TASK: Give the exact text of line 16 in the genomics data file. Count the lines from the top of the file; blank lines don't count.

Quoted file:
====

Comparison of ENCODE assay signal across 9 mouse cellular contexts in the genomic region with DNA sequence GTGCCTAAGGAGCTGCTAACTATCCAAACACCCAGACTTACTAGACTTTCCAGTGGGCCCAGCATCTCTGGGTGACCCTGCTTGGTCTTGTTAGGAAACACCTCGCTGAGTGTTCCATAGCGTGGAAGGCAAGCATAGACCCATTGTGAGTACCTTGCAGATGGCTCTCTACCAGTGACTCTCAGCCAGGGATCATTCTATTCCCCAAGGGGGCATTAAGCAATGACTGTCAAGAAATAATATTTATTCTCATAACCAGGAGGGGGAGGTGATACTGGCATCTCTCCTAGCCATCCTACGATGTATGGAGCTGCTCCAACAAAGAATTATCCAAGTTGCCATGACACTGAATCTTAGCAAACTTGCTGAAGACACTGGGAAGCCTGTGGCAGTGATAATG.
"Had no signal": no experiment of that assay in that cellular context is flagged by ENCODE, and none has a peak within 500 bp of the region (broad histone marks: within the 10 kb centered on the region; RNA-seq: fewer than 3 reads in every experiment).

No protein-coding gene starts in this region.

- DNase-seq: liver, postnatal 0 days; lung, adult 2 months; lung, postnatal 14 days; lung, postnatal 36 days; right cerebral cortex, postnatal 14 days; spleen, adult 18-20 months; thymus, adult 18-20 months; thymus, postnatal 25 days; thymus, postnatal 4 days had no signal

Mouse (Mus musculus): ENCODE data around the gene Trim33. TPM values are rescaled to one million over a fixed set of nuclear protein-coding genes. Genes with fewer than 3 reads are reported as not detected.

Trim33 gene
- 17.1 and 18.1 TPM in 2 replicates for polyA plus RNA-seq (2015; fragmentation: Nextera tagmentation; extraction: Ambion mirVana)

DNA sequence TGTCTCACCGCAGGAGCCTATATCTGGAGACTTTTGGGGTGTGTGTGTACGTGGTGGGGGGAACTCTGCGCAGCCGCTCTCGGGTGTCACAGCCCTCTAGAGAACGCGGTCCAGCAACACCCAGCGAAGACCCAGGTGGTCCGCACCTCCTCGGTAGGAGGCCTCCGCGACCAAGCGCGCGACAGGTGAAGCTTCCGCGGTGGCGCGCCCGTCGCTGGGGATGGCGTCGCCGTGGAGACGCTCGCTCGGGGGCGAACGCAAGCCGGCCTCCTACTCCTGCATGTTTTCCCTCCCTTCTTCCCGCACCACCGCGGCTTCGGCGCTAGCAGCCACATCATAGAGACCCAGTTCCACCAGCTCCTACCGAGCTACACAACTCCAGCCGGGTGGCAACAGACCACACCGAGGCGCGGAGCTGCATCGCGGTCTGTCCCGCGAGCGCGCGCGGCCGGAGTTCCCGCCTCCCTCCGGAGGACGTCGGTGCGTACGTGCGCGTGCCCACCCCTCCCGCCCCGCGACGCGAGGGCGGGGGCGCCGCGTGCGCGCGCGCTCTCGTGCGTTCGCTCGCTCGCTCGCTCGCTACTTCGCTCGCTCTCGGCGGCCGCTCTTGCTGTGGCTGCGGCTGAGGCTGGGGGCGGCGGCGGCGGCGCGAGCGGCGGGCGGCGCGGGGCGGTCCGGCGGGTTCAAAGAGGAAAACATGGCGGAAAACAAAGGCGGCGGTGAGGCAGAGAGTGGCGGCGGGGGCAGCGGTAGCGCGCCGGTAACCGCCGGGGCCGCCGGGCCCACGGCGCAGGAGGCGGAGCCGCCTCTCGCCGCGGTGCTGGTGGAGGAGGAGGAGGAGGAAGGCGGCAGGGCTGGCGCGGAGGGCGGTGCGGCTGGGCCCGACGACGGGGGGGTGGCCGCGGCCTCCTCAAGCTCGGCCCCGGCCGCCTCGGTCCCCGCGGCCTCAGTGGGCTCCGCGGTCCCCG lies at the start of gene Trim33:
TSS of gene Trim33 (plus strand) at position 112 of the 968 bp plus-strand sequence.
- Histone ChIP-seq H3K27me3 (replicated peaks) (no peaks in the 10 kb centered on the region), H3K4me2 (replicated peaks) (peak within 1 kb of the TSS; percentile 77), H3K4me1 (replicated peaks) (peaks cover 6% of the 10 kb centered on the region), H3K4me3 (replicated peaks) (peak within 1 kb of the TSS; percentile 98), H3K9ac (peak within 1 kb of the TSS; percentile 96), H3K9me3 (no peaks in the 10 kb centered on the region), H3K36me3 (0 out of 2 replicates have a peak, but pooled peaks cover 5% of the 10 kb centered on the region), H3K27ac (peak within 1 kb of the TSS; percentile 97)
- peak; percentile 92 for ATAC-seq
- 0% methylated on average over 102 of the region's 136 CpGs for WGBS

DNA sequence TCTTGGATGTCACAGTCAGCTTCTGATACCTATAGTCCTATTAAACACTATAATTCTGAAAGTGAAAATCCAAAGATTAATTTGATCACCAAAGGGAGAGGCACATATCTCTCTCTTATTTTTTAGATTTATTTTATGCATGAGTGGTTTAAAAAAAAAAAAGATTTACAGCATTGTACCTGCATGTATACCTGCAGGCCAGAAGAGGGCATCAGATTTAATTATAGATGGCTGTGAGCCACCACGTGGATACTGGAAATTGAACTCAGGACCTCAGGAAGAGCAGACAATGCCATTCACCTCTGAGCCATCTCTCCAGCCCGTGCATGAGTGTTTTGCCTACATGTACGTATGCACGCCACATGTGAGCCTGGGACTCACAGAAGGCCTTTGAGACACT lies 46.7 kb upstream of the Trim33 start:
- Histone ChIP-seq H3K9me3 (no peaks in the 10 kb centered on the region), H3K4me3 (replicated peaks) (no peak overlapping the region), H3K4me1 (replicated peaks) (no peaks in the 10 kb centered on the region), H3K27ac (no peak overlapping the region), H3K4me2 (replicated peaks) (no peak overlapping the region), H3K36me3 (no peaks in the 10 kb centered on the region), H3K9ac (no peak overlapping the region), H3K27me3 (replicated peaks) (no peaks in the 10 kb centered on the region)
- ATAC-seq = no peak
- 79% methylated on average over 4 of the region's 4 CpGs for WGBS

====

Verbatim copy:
- 79% methylated on average over 4 of the region's 4 CpGs for WGBS